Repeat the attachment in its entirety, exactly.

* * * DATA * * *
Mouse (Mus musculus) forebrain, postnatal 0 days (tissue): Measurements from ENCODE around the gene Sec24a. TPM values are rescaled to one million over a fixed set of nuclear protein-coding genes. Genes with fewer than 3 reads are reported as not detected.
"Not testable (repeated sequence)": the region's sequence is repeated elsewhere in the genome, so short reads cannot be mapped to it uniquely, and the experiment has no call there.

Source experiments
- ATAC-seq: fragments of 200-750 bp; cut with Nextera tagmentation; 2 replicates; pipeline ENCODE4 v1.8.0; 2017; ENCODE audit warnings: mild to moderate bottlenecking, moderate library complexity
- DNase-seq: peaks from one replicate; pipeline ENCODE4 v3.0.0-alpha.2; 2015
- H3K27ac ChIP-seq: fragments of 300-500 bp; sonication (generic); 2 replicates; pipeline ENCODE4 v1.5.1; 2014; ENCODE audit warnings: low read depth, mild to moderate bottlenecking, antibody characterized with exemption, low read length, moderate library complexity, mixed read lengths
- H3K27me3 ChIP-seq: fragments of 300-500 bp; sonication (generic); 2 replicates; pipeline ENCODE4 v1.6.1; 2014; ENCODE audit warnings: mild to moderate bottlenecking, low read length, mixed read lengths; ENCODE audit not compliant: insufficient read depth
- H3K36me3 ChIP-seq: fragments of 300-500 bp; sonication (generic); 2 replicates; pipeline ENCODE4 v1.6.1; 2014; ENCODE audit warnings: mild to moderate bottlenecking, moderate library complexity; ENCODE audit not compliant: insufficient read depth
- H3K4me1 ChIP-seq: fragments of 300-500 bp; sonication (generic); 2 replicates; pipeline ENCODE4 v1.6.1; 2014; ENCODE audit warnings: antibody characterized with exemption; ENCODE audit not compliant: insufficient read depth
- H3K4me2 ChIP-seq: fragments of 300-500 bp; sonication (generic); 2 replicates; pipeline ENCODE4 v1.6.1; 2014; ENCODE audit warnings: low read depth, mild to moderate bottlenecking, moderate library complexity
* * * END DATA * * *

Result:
Mouse (Mus musculus) forebrain, postnatal 0 days (tissue): Measurements from ENCODE around the gene Sec24a. TPM values are rescaled to one million over a fixed set of nuclear protein-coding genes. Genes with fewer than 3 reads are reported as not detected.
"Not testable (repeated sequence)": the region's sequence is repeated elsewhere in the genome, so short reads cannot be mapped to it uniquely, and the experiment has no call there.

Source experiments
- ATAC-seq: fragments of 200-750 bp; cut with Nextera tagmentation; 2 replicates; pipeline ENCODE4 v1.8.0; 2017; ENCODE audit warnings: mild to moderate bottlenecking, moderate library complexity
- DNase-seq: peaks from one replicate; pipeline ENCODE4 v3.0.0-alpha.2; 2015
- H3K27ac ChIP-seq: fragments of 300-500 bp; sonication (generic); 2 replicates; pipeline ENCODE4 v1.5.1; 2014; ENCODE audit warnings: low read depth, mild to moderate bottlenecking, antibody characterized with exemption, low read length, moderate library complexity, mixed read lengths
- H3K27me3 ChIP-seq: fragments of 300-500 bp; sonication (generic); 2 replicates; pipeline ENCODE4 v1.6.1; 2014; ENCODE audit warnings: mild to moderate bottlenecking, low read length, mixed read lengths; ENCODE audit not compliant: insufficient read depth
- H3K36me3 ChIP-seq: fragments of 300-500 bp; sonication (generic); 2 replicates; pipeline ENCODE4 v1.6.1; 2014; ENCODE audit warnings: mild to moderate bottlenecking, moderate library complexity; ENCODE audit not compliant: insufficient read depth
- H3K4me1 ChIP-seq: fragments of 300-500 bp; sonication (generic); 2 replicates; pipeline ENCODE4 v1.6.1; 2014; ENCODE audit warnings: antibody characterized with exemption; ENCODE audit not compliant: insufficient read depth
- H3K4me2 ChIP-seq: fragments of 300-500 bp; sonication (generic); 2 replicates; pipeline ENCODE4 v1.6.1; 2014; ENCODE audit warnings: low read depth, mild to moderate bottlenecking, moderate library complexity